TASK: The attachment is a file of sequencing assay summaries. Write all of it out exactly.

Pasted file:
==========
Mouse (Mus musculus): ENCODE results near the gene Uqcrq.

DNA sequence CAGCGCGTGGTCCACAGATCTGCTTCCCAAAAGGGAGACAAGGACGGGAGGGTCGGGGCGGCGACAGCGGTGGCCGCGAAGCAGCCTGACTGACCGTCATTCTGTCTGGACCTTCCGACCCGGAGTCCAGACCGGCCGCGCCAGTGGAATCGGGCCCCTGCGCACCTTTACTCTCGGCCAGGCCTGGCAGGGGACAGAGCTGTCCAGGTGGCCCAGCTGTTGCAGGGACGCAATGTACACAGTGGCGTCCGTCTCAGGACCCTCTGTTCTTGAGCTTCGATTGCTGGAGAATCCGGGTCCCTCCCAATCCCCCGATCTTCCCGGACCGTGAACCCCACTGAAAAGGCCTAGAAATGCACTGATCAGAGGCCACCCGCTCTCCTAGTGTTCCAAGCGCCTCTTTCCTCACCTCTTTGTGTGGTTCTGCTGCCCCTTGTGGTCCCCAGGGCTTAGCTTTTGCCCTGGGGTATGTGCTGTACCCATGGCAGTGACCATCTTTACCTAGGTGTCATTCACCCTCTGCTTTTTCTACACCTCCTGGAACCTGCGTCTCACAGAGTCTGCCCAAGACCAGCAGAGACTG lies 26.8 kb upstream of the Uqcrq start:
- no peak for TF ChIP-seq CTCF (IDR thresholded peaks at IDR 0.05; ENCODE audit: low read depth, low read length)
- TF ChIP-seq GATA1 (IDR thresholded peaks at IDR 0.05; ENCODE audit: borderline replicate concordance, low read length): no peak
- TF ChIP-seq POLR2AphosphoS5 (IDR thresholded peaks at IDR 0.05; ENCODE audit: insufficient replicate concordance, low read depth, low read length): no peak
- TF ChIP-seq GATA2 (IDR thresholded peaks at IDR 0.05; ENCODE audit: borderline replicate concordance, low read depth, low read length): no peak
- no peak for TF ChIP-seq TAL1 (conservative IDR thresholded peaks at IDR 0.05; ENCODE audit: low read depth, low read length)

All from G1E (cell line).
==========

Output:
Mouse (Mus musculus): ENCODE results near the gene Uqcrq.

DNA sequence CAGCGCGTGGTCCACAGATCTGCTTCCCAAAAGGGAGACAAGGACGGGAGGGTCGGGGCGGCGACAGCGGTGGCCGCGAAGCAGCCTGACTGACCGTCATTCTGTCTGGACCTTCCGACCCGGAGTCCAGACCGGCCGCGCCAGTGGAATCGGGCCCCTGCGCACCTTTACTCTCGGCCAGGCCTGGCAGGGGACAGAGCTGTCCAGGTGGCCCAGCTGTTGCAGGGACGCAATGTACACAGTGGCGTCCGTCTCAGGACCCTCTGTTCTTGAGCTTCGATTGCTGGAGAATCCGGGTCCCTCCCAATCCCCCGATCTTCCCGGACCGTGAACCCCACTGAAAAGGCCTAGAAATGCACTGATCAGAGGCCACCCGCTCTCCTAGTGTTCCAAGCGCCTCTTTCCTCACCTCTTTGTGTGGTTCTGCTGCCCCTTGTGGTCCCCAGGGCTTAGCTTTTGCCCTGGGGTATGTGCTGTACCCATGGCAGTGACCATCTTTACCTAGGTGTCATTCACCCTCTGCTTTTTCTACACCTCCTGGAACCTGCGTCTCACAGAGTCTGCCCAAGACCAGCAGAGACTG lies 26.8 kb upstream of the Uqcrq start:
- no peak for TF ChIP-seq CTCF (IDR thresholded peaks at IDR 0.05; ENCODE audit: low read depth, low read length)
- TF ChIP-seq GATA1 (IDR thresholded peaks at IDR 0.05; ENCODE audit: borderline replicate concordance, low read length): no peak
- TF ChIP-seq POLR2AphosphoS5 (IDR thresholded peaks at IDR 0.05; ENCODE audit: insufficient replicate concordance, low read depth, low read length): no peak
- TF ChIP-seq GATA2 (IDR thresholded peaks at IDR 0.05; ENCODE audit: borderline replicate concordance, low read depth, low read length): no peak
- no peak for TF ChIP-seq TAL1 (conservative IDR thresholded peaks at IDR 0.05; ENCODE audit: low read depth, low read length)

All from G1E (cell line).